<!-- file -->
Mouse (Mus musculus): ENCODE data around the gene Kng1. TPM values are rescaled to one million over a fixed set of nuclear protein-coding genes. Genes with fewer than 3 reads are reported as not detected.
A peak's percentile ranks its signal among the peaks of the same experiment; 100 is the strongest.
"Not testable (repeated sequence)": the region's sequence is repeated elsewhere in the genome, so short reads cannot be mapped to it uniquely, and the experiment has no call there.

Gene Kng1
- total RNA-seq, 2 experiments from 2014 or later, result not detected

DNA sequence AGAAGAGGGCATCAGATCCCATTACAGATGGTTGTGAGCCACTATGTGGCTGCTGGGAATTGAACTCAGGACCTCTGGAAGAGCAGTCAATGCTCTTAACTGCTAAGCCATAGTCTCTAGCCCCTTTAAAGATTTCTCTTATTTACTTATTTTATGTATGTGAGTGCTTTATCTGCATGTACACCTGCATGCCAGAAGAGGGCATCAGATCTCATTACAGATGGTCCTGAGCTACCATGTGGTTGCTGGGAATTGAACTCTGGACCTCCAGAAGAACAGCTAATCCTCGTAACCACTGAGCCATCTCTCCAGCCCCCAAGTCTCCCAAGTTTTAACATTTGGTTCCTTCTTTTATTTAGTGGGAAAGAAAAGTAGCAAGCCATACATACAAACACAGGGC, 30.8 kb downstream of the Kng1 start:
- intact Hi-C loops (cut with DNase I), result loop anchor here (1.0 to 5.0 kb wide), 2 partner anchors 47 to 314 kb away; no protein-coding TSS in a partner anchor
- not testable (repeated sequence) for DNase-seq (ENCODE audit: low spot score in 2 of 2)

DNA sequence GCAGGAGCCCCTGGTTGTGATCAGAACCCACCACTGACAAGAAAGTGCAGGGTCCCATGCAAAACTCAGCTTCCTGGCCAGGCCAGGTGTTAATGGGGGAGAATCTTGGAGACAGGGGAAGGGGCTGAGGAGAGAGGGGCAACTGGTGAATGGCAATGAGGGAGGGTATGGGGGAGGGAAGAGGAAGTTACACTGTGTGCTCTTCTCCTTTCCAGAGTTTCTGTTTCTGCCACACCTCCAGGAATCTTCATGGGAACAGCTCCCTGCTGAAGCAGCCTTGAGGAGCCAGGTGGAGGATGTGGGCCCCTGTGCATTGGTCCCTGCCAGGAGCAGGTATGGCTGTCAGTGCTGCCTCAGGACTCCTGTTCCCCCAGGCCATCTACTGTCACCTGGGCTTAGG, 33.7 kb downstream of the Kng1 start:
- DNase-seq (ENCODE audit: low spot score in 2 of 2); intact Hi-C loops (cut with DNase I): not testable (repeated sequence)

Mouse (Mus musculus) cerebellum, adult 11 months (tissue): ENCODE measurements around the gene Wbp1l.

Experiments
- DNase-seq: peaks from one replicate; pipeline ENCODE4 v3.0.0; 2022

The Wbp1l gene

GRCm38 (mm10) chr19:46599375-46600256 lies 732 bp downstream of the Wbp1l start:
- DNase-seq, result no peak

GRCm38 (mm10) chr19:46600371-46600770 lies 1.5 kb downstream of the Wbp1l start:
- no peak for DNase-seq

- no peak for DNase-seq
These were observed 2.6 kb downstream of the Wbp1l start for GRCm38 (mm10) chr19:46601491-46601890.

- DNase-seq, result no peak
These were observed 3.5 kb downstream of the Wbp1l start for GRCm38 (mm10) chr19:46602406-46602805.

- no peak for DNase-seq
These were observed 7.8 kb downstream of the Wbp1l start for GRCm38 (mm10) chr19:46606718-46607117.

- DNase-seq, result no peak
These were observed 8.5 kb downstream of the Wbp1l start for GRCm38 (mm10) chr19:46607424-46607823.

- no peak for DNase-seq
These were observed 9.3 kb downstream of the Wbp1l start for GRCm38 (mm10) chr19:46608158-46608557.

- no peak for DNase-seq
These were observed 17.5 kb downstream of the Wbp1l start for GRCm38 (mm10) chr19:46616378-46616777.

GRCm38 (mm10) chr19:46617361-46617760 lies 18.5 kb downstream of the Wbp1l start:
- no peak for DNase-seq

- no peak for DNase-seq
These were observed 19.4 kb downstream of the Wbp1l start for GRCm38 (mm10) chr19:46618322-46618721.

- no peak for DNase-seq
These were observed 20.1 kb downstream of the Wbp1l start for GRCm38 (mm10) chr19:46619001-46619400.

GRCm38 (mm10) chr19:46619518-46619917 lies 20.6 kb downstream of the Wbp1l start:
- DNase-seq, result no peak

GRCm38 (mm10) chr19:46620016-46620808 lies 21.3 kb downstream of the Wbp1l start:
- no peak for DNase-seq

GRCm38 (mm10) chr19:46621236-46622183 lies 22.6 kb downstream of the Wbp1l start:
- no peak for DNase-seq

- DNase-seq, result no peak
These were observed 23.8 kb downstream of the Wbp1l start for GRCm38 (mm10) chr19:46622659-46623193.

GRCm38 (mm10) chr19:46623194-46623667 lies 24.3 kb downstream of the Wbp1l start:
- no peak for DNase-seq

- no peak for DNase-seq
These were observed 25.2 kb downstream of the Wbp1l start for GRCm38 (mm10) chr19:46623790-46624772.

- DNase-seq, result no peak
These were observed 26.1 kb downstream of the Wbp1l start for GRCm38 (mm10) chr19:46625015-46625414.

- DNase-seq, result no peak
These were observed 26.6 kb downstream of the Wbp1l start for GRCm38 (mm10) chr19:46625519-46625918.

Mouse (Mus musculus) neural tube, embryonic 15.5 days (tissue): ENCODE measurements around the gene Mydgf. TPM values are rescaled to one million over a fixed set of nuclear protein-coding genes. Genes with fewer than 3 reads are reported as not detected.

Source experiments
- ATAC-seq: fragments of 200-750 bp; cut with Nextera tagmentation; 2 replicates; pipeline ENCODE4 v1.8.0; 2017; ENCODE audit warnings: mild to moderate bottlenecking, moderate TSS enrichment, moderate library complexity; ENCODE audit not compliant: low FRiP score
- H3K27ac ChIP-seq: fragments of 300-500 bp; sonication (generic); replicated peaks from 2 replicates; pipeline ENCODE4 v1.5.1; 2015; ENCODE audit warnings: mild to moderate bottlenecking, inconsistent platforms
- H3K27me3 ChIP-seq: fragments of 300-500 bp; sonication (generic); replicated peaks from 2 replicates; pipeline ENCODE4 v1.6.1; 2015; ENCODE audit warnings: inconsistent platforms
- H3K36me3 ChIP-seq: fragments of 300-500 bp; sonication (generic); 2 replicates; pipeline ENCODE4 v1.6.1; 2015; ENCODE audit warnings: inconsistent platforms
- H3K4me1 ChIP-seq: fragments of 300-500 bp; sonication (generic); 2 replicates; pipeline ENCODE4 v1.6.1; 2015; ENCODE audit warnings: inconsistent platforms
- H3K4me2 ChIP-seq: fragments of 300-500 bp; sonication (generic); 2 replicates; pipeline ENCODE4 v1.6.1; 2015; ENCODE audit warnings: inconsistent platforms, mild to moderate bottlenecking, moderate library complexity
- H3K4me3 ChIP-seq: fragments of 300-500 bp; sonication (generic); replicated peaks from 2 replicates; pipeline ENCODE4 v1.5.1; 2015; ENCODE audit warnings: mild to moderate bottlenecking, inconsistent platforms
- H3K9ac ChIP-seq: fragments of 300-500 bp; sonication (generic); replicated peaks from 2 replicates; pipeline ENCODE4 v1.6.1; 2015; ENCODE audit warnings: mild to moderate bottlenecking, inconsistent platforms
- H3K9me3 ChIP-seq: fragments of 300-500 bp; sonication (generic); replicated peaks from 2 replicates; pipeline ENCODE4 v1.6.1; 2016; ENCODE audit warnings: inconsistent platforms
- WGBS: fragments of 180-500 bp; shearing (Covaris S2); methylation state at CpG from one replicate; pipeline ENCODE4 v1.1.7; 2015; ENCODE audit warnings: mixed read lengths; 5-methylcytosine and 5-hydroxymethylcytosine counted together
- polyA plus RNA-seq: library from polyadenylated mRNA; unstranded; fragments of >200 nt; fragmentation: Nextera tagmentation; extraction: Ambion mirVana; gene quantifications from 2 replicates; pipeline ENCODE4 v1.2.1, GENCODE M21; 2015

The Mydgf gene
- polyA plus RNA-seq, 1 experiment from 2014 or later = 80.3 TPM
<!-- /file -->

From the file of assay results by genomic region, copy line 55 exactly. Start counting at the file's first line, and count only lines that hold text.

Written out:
- ATAC-seq: fragments of 200-750 bp; cut with Nextera tagmentation; 2 replicates; pipeline ENCODE4 v1.8.0; 2017; ENCODE audit warnings: mild to moderate bottlenecking, moderate TSS enrichment, moderate library complexity; ENCODE audit not compliant: low FRiP score